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1328 Vascular Cell Adhesion Molecule-1 Regulates Bone Marrow Mesenchymal Stem Cell Maintenance and Niche Function

Program: Oral and Poster Abstracts
Session: 506. Bone Marrow Microenvironment: Poster I
Hematology Disease Topics & Pathways:
Research, Translational Research, hematopoiesis, Biological Processes
Saturday, December 9, 2023, 5:30 PM-7:30 PM

Anna M Di Staulo1*, Charles E Ayemoba1*, Aydolun Petenkaya2*, Sen Zhang, PhD1*, Maria Maryanovich, PhD3*, Konstantinos Chronis, PhD2* and Sandra Pinho, PhD1

1Department of Pharmacology & Regenerative Medicine, University of Illinois at Chicago, Chicago, IL
2Department of Biochemistry & Molecular Genetics, University of Illinois at Chicago, Chicago, IL
3Ruth L. and David S. Gottesman Institute for Stem Cell Biology and Regenerative Medicine, Department of Cell Biology, Albert Einstein College of Medicine, Bronx, NY

Bone marrow (BM) mesenchymal stem cells (MSCs) are rare non-hematopoietic perivascular stromal cells characterized by their unique ability to self-renew and differentiate into bone, cartilage, and fat, ensuring proper skeletal development and maintenance. Different subsets of BM MSCs associate with arteriolar and sinusoidal vessels to form specialized niches that regulate hematopoietic stem cell (HSC) function by secreting high levels of niche factors such as CXC-chemokine ligand 12 (CXCL12), stem cell factor (SCF), and Vascular Cell Adhesion Molecule-1 (VCAM1). VCAM1 is classically expressed on endothelial and stromal cells where it acts as an adhesion molecule that preferentially binds to α4β1 integrin on HSCs and progenitor cells (HSPCs). Deletion of Vcam1 in endothelial and hematopoietic cells induces HSPC mobilization into the peripheral blood without affecting endothelial cells homeostasis. Recent work from our lab further demonstrated that VCAM1 expression on HSCs and leukemic stem cells confers innate immune tolerance (Nat Cell Biol 2022). While the contribution of HSC and endothelial-derived VCAM1 to homeostasis has been well studied, the role of MSC-derived VCAM1 on HSC and MSC maintenance and multilineage potency remains unknown. Our supporting data suggest that MSCs are the BM’s main source of Vcam1 (p<0.0001) and that VCAM1 is critical for the maintenance, survival, and function of MSCs. Using a mouse model in which Vcam1 can be conditionally deleted in BM MSCs by a tamoxifen-inducible N-Cadherin-CreER line (referred to as Vcam1N-CadCreER), we found that deletion of Vcam1 significantly reduces the number (4-fold, p=0.0030), frequency (4-fold, p=0.0042), and viability (2-fold, p=0.0039) of BM MSCs. Previous findings in breast cancer revealed that VCAM1 promotes PI3K/Akt survival signaling via Akt phosphorylation. Accordingly, Vcam1 deletion in N-Cadherin-CreER MSCs, demonstrated a significant reduction in phospho-Akt (Ser473) (p<0.05), supporting the role of VCAM1 in mediating PI3K/Akt survival signaling in MSCs. Intriguingly, the remaining viable VCAM1-null MSCs isolated from Vcam1N-CadCreER mice exhibited reduced clonogenic potential (determined by CFU-F assays; 3-fold, p=0.0001). Furthermore, micro-CT analysis of 6-month-old Vcam1N-CadCreER mice presented an altered bone phenotype compared to the control as evidenced by their significantly increased bone thickness and volume (p<0.05), yet significantly decreased tissue mineral density and medullary cavity area (p<0.05). Bulk RNA sequencing (RNAseq) of sorted viable MSCs revealed distinct grouping between Control and Vcam1N-CadCreER MSCs. Gene ontology analysis demonstrated that deletion of Vcam1 caused an upregulation of pathways associated with inflammation and cytokine release while pathways associated with ossification, extracellular matrix organization, and skeletal development were all downregulated. Surprisingly, both bulk RNAseq and qPCR analysis confirmed a significant reduction in the expression of HSC niche factors (Vcam1, Cxcl12, and Scf) following Vcam1 deletion, indicative of reduced niche activity. As expected, Vcam1 deletion in N-Cadherin-CreER MSCs, caused significant mobilization of HSCs into the blood (p<0.0001) and BM homing defects (p<0.05), however the number and repopulation capacity of BM HSCs remained unaltered, as seen by BM transplantation experiments. Surprisingly, imaging analysis of whole-mount bone marrow sternum of phenotypic HSCs revealed no differences in HSC niche localization between Vcam1-null and Control mice. Accordingly, ELISA analysis of BM extracellular fluid revealed no differences in overall CXCL12 and SCF levels suggesting that there may be some local or systemic niche compensation at play. Single-cell (sc)RNAseq of pooled BM and compact bone sorted non-hematopoietic stromal cells (DAPI-Lineage-CD45-Ter119-CD19-CD71-) from Vcam1N-CadCreERand Control mice further confirmed the downregulation of HSC niche factors in MSCs, and overall remodeling of the BM stromal cell composition following Vcam1 deletion. Interestingly, our scRNAseq analysis revealed increased expression of Cxcl12 and Scf in specific vascular and stromal cell populations, supporting the notion of HSC niche compensation. Overall, these findings demonstrate that MSC-derived Vcam1 is critical for BM MSC survival and their HSC niche function.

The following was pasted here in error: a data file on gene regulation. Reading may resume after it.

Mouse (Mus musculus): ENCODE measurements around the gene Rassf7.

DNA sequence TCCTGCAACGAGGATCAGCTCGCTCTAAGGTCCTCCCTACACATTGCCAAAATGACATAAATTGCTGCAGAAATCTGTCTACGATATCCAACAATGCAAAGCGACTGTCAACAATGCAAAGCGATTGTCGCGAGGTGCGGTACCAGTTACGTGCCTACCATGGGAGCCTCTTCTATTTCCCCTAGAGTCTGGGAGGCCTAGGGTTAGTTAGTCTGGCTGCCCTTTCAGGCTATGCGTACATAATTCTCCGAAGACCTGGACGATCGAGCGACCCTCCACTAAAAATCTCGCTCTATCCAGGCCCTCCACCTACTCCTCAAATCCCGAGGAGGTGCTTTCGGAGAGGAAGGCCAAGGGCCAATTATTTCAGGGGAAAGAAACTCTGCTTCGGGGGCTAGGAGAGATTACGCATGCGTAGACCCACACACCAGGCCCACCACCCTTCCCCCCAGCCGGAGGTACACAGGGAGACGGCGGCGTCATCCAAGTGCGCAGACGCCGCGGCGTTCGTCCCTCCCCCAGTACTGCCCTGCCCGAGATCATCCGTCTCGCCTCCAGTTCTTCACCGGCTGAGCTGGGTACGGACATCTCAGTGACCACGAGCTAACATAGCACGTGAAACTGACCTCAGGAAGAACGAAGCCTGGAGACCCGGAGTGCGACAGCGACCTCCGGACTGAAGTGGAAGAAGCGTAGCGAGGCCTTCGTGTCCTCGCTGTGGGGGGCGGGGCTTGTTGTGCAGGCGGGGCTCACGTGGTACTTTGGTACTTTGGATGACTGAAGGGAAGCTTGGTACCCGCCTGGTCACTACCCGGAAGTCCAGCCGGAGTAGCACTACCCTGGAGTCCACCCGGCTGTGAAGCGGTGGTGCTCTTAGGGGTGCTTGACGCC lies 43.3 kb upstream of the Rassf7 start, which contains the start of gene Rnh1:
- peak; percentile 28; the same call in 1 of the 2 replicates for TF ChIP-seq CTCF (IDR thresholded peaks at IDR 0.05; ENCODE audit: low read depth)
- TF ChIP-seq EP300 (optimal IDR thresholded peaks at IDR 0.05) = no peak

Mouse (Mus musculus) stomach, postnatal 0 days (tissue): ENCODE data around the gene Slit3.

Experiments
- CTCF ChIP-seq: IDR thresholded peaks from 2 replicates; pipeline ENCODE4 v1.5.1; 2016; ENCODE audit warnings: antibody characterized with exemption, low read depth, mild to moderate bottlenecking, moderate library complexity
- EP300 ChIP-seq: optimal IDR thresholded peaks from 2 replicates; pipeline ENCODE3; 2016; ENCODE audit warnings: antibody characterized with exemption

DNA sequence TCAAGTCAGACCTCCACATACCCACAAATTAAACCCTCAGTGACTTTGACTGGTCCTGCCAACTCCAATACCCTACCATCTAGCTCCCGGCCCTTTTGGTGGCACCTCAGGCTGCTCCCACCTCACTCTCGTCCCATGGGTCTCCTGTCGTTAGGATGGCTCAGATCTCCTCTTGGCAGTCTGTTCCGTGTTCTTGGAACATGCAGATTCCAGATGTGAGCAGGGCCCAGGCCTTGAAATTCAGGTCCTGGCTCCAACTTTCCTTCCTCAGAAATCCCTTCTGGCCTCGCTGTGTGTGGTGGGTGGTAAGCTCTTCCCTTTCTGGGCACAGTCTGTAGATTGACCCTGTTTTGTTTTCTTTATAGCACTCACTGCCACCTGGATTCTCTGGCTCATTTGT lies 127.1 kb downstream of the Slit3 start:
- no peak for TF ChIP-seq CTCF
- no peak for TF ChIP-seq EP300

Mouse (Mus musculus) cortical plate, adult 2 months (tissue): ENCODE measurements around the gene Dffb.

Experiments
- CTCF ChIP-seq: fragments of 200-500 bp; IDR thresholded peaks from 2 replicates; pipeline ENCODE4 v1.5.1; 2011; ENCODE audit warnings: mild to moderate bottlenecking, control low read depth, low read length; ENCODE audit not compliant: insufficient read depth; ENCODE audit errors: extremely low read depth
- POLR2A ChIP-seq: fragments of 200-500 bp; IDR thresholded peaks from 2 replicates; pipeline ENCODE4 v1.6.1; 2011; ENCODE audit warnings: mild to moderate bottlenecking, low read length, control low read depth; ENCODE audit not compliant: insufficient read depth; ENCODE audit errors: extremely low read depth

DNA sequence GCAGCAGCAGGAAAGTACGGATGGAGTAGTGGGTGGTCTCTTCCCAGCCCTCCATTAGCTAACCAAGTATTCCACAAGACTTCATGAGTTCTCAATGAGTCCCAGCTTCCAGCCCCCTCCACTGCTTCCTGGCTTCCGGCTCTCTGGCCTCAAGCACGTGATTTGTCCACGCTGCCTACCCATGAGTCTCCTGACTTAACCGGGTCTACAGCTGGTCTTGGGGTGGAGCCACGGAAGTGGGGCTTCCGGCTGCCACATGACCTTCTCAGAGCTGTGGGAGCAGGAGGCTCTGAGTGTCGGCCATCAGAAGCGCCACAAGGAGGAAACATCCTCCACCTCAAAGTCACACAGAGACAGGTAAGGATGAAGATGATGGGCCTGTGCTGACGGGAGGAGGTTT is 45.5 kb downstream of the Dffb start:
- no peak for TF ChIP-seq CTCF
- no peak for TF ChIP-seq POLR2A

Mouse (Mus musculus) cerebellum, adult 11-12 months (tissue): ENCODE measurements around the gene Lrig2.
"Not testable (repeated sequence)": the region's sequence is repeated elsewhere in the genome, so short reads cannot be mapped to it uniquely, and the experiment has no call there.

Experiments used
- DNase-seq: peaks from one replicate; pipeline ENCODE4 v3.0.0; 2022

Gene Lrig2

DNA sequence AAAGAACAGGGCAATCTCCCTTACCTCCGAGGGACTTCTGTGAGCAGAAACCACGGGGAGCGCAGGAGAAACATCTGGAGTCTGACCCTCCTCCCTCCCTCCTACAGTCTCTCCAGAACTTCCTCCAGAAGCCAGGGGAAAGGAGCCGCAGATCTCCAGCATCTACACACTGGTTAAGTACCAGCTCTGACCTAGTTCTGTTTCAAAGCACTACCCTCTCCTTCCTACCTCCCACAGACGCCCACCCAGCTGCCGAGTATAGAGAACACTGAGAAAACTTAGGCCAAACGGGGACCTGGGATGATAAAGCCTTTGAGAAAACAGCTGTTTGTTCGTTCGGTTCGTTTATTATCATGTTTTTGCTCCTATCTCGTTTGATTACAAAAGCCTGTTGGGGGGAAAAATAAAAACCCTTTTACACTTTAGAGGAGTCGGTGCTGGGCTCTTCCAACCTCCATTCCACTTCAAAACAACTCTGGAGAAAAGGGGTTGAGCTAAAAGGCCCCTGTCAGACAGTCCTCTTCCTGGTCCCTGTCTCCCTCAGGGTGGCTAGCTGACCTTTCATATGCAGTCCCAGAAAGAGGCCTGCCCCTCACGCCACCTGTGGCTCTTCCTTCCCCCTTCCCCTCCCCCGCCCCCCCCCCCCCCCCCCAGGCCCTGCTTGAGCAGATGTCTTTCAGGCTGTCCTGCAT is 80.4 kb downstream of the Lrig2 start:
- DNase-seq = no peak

Disclosures: No relevant conflicts of interest to declare.

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